The Ecuador Free Maternity Law: Crucial Advance for Reproductive Health and Rights

  • 21 July 2005

Although all individuals have the right to reproductive health, exercising this right can be problematic. In Ecuador, user's committees have been formed to make sure both clients and providers understand the groundbreaking Free Maternity Law. The committees also monitor compliance with the laws many provisions.

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ECUADOR—Ecuador's Parliament passed a landmark piece of legislation in 1998. Known as the Free Maternity Law, it guarantees free maternal health care to pregnant women and their newborns, access to family planning for women of reproductive age and health care for children up to five years of age. Yet, seven years after its passage, the law has not been fully implemented throughout the country. In some provinces, even medical staff in health centres and hospitals have not heard of it.

Ecuador's Free Maternity Law guarantees free health care to women and children under five.  Photo: Don Hinrichsen

"The law has some 43 different provisions, covering all aspects of pregnancy and post-delivery medical needs," said Soledad Puente, Executive Director of the National Council on Women (CONAMU), a government agency. "The law applies to all women of reproductive age, from 15-49. It also provides for free contraceptives and family planning counseling, among other services."

In order to ensure that the law is applied, CONAMU, with assistance from UNFPA, has established Users Committees (known as Comite Usuarias) throughout the country. These Committees consist of seven to ten members, both women and men, elected by their communities. Their main function is to monitor the application of the law in their counties and to bring all public health facilities into compliance.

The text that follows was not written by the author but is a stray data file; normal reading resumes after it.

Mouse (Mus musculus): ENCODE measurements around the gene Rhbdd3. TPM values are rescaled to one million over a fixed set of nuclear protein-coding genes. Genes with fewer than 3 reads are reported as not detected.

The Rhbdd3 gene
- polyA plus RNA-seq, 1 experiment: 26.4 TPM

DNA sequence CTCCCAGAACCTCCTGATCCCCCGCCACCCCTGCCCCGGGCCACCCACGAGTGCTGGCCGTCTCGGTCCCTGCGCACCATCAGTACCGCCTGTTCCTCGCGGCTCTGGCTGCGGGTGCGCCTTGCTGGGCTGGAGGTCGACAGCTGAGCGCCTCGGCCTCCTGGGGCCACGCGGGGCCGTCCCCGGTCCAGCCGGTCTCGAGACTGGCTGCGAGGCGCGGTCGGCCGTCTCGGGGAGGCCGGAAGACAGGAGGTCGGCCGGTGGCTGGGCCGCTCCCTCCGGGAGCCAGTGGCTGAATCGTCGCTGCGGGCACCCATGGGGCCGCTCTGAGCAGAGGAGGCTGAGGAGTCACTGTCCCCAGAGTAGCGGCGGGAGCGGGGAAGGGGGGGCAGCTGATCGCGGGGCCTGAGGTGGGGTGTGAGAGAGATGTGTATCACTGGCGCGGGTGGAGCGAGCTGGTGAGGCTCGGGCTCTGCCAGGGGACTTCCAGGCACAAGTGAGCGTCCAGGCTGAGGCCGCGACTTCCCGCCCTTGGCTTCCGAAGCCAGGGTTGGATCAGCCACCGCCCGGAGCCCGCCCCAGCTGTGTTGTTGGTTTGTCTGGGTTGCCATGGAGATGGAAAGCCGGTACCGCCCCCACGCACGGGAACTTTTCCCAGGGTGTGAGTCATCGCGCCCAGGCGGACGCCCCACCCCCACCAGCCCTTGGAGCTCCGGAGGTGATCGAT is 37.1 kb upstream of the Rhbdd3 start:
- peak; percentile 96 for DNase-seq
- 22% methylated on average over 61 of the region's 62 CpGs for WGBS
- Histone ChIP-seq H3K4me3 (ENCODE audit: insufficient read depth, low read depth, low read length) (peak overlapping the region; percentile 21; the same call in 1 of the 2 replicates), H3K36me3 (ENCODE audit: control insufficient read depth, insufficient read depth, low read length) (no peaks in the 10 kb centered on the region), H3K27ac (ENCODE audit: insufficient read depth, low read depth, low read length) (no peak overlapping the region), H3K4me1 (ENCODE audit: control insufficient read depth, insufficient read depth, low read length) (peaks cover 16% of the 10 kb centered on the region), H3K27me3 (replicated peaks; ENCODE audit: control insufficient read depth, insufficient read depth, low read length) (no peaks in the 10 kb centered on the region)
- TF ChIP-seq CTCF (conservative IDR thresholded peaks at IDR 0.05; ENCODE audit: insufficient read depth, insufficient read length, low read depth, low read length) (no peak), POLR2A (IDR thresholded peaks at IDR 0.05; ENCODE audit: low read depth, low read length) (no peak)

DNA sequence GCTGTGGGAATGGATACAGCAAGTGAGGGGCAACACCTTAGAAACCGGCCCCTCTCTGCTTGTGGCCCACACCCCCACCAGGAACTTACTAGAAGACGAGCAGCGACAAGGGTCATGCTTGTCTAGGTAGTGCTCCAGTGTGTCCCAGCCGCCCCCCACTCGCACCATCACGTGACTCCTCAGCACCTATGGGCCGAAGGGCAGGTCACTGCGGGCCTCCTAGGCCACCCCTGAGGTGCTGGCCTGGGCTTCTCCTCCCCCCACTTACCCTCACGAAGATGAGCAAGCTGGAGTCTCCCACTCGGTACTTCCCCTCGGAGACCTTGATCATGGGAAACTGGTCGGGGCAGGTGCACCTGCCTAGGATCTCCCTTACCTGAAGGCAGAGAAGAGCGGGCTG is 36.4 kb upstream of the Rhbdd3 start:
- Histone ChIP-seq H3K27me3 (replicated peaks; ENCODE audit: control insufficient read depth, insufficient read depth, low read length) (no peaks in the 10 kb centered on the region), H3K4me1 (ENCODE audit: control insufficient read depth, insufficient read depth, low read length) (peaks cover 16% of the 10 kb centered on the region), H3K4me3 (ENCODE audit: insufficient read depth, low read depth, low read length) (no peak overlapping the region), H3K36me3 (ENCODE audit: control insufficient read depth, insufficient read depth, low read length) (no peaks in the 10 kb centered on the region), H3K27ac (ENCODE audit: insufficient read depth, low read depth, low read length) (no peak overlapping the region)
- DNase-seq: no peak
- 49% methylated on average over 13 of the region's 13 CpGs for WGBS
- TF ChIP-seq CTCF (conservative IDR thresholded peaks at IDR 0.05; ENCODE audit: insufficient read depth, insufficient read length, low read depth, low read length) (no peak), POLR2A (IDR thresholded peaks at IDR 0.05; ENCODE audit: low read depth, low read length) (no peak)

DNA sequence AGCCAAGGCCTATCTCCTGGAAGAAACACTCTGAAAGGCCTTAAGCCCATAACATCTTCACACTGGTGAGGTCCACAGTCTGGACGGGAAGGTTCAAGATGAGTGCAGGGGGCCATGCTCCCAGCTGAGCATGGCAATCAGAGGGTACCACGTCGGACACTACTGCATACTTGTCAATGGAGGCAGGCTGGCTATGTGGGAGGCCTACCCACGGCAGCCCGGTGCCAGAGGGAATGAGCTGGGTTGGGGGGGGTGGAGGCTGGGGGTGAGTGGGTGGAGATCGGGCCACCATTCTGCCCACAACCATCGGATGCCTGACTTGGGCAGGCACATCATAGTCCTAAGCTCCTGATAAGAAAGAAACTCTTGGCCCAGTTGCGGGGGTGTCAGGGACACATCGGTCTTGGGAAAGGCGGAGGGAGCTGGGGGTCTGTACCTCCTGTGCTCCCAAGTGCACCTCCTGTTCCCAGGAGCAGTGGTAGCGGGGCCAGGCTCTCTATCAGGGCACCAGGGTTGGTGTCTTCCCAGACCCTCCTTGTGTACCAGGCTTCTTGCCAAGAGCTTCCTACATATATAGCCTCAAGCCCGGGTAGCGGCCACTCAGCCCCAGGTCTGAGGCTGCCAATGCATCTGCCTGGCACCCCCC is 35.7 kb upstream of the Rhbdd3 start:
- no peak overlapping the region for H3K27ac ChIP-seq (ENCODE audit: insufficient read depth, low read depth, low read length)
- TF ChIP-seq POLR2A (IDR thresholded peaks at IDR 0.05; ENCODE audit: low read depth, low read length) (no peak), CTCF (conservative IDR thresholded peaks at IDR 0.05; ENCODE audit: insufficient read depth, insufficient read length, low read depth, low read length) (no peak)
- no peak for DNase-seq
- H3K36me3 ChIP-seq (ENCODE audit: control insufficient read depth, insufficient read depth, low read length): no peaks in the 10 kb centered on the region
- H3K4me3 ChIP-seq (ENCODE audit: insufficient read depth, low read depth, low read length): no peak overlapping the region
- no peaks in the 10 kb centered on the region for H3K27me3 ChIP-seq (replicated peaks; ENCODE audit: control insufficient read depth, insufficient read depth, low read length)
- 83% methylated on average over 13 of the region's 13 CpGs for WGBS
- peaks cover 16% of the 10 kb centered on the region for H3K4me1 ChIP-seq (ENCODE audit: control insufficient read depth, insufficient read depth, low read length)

"But we do more than just monitor the implementation of the law," said Andrea Quijije, President of the Users Committee in the canton of Sucre, in Manabi Province. "We are pro-active in that we inform women of their rights under the law and also educate medical staff on its implications for reproductive health care."

The Users Committee in Sucre, like others around the country, performs another important task. "We also take depositions from women who have been ill-treated by the medical authorities, or have not received the appropriate level of care," said Andrea. "Once we review the complaints and have established their veracity, we hand them in to the local medical authorities for action."

In some cases, doctors have been disciplined and others warned that their actions are being closely monitored by the Committees. "We've had several complaints about individual doctors who seem to have a history of maltreatment of women patents," Andrea explained. "We make it clear to them that their attitudes are unacceptable and that if they want to continue practicing medicine in public hospitals they had better start giving women the treatment and services they are entitled to get under this law."

Before, women who did not receive proper treatment from individual doctors or hospitals had little legal recourse. "Now, thanks to the Free Maternity Law we have the legal right to not only monitor for compliance, but also to take action against those facilities that do not measure up," Andrea concluded. "This law has given us a big stick to advance women's reproductive rights."

-Don Hinrichsen

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